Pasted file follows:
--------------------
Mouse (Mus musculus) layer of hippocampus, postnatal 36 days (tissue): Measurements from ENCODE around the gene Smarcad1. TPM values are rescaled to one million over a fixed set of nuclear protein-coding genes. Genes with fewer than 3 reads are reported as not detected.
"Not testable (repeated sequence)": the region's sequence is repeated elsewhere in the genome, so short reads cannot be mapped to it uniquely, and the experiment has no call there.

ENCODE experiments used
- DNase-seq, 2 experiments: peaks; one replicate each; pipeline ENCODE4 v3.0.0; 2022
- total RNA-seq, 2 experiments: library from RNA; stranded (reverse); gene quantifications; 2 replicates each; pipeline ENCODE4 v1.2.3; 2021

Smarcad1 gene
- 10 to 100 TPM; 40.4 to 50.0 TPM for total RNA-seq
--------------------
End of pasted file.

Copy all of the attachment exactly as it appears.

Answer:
Mouse (Mus musculus) layer of hippocampus, postnatal 36 days (tissue): Measurements from ENCODE around the gene Smarcad1. TPM values are rescaled to one million over a fixed set of nuclear protein-coding genes. Genes with fewer than 3 reads are reported as not detected.
"Not testable (repeated sequence)": the region's sequence is repeated elsewhere in the genome, so short reads cannot be mapped to it uniquely, and the experiment has no call there.

ENCODE experiments used
- DNase-seq, 2 experiments: peaks; one replicate each; pipeline ENCODE4 v3.0.0; 2022
- total RNA-seq, 2 experiments: library from RNA; stranded (reverse); gene quantifications; 2 replicates each; pipeline ENCODE4 v1.2.3; 2021

Smarcad1 gene
- 10 to 100 TPM; 40.4 to 50.0 TPM for total RNA-seq